Cubans were expected to turn out en masse to Revolution Square in Havana Tuesday to pay their respects to Fidel Castro, the country's late president.

His brother, President Raúl Modesto Castro, announced Friday that the famous 90-year-old leader had died, triggering a nine-day mourning period that included Fidel Castro's cremation, a ban on public activities and a mandate that flags fly at half mast, the Havana Times reported. Castro's remains have been lying in state since Monday, giving people the chance to "pay tribute and sign a solemn oath to fulfill the concept of the Revolution, expressed by our historic leader on May 1st, 2000, as an expression of the resolve to continue his ideas and our socialism," according to a news release from the Organizing Committee of the Central Committee of the Cuban Communist Party, State and Government.

But one of the biggest events scheduled in Castro's memory was scheduled for Tuesday: a 7 p.m. EST rally at José Martí Revolution Square in Havana.

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Castro, called "one of the more extraordinary political figures of the 20th century" by the Guardian, ruled Cuba for decades. In the late 1950s, he lead a revolution to overthrow then-dictator Fulgencio Batista and took control. He nationalized various industries, boosted the military and cut ties with the United States, and in doing so he both made fans and enemies of the Cuban people.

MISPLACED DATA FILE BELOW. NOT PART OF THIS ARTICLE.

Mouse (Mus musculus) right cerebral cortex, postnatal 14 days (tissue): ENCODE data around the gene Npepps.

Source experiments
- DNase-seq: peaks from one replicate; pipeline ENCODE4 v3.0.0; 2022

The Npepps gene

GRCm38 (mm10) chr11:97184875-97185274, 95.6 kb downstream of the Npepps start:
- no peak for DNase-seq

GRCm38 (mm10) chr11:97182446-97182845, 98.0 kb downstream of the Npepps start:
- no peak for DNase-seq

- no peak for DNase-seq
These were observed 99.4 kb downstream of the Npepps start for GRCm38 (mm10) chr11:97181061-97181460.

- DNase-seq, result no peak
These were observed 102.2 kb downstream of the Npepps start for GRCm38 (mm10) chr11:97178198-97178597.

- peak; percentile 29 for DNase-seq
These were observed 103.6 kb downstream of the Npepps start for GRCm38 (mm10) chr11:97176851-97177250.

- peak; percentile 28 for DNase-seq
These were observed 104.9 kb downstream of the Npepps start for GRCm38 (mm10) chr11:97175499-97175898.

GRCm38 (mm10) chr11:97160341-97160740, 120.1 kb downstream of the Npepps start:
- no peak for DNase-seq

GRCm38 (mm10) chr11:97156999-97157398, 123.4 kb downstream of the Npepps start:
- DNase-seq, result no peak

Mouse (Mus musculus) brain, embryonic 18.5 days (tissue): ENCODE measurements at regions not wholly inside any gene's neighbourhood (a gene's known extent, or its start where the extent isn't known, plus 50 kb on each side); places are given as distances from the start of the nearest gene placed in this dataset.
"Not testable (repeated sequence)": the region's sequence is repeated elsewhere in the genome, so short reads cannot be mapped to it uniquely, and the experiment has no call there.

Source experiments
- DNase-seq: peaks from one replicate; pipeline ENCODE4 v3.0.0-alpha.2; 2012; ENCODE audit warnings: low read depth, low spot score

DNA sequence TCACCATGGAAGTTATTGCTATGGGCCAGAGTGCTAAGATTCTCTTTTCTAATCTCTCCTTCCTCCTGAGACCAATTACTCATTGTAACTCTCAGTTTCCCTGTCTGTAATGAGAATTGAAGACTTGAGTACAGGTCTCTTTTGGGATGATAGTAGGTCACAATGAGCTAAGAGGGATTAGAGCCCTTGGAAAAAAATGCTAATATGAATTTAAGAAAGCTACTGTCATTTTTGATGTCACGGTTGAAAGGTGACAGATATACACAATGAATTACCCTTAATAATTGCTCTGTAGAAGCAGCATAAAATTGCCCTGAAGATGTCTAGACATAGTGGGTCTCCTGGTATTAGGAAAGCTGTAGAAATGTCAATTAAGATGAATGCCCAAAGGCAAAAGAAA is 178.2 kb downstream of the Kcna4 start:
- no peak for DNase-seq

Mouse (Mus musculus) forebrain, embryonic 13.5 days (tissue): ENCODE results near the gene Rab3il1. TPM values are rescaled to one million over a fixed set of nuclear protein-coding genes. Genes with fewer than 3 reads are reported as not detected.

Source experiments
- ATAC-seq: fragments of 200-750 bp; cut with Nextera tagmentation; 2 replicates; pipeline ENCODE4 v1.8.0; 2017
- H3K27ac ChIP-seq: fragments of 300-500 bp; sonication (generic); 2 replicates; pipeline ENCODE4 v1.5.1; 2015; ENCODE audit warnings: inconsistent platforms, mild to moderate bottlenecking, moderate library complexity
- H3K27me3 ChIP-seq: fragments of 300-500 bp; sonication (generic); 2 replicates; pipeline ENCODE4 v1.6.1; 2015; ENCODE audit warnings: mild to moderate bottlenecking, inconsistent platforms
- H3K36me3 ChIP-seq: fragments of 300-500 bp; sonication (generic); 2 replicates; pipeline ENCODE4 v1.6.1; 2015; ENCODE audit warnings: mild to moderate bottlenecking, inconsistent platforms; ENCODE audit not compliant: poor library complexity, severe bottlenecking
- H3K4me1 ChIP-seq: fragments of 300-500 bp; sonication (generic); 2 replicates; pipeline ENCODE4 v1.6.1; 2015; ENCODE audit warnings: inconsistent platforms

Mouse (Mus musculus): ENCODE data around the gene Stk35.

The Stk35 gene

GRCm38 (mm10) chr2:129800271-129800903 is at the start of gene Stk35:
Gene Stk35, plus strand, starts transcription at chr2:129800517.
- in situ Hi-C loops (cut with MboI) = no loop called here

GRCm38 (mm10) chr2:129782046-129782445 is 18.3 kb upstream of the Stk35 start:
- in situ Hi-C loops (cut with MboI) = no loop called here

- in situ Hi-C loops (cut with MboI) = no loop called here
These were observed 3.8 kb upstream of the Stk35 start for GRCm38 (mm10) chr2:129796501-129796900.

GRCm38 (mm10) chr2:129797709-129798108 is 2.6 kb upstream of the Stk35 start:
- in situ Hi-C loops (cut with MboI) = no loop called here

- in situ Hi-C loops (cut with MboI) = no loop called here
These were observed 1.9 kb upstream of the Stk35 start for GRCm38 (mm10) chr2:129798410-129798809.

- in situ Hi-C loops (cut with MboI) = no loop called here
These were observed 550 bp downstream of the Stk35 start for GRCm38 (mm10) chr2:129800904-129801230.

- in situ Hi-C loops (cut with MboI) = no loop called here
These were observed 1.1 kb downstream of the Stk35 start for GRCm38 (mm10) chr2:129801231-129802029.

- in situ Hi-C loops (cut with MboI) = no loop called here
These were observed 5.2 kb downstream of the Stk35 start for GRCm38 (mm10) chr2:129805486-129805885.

"The possible aspects of his legacy will likely be nationalism, a sense of Cuban identity — of 'cubanidad,'" Cuban politics expert Ann Louise Bardach told CNN. "But at a price far too steep that will leave a debt for generations to come."

After Tuesday's rally, Castro's casket will begin a 550-mile journey from Havana to Santiago de Cuba, proceeding along the route he took with his peers as a young rebel, according to the Havana Times. Another rally will be held Saturday at 7 p.m. local time at the Plaza de la Revolución Mayor General Antonio Maceo Grajales, and he will finally be buried Sunday at 7 a.m. in the Santa Ifigenia cemetery.

Though figures like United States President Barack Obama and Canadian Prime Minister Justin Trudeau have said they won't attend Castro's funeral and exiled Latinos in South Florida have been celebrating his death, news reports from Havana indicated that scores of people were traveling to honor the late leader.

"He wasn't perfect. Nobody is," Roberto Videaux, 72, told Reuters. "Fidel was a teacher, a patriot."